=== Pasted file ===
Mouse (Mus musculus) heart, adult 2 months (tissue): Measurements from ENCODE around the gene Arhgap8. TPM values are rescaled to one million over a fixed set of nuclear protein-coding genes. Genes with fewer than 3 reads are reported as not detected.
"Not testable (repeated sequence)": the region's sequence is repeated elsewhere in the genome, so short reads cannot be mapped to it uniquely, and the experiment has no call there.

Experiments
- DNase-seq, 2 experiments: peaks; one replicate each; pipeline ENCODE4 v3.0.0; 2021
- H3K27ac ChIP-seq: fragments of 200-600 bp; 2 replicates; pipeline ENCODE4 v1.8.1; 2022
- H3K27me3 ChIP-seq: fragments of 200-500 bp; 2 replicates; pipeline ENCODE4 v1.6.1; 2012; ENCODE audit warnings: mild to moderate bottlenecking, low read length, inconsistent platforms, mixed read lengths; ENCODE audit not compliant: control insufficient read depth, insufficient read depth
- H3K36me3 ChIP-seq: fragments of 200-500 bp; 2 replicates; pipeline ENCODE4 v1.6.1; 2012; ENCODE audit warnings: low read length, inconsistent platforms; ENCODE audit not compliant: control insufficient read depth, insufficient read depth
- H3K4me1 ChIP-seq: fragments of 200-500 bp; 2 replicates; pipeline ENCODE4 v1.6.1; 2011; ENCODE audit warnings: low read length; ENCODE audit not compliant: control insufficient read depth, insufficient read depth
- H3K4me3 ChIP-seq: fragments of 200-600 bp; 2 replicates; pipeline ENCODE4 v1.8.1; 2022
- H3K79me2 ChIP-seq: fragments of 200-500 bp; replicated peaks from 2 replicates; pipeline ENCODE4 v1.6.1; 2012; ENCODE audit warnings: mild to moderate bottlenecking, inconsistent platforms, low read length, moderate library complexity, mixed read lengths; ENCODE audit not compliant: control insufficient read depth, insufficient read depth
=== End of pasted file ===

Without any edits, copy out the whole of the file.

Mouse (Mus musculus) heart, adult 2 months (tissue): Measurements from ENCODE around the gene Arhgap8. TPM values are rescaled to one million over a fixed set of nuclear protein-coding genes. Genes with fewer than 3 reads are reported as not detected.
"Not testable (repeated sequence)": the region's sequence is repeated elsewhere in the genome, so short reads cannot be mapped to it uniquely, and the experiment has no call there.

Experiments
- DNase-seq, 2 experiments: peaks; one replicate each; pipeline ENCODE4 v3.0.0; 2021
- H3K27ac ChIP-seq: fragments of 200-600 bp; 2 replicates; pipeline ENCODE4 v1.8.1; 2022
- H3K27me3 ChIP-seq: fragments of 200-500 bp; 2 replicates; pipeline ENCODE4 v1.6.1; 2012; ENCODE audit warnings: mild to moderate bottlenecking, low read length, inconsistent platforms, mixed read lengths; ENCODE audit not compliant: control insufficient read depth, insufficient read depth
- H3K36me3 ChIP-seq: fragments of 200-500 bp; 2 replicates; pipeline ENCODE4 v1.6.1; 2012; ENCODE audit warnings: low read length, inconsistent platforms; ENCODE audit not compliant: control insufficient read depth, insufficient read depth
- H3K4me1 ChIP-seq: fragments of 200-500 bp; 2 replicates; pipeline ENCODE4 v1.6.1; 2011; ENCODE audit warnings: low read length; ENCODE audit not compliant: control insufficient read depth, insufficient read depth
- H3K4me3 ChIP-seq: fragments of 200-600 bp; 2 replicates; pipeline ENCODE4 v1.8.1; 2022
- H3K79me2 ChIP-seq: fragments of 200-500 bp; replicated peaks from 2 replicates; pipeline ENCODE4 v1.6.1; 2012; ENCODE audit warnings: mild to moderate bottlenecking, inconsistent platforms, low read length, moderate library complexity, mixed read lengths; ENCODE audit not compliant: control insufficient read depth, insufficient read depth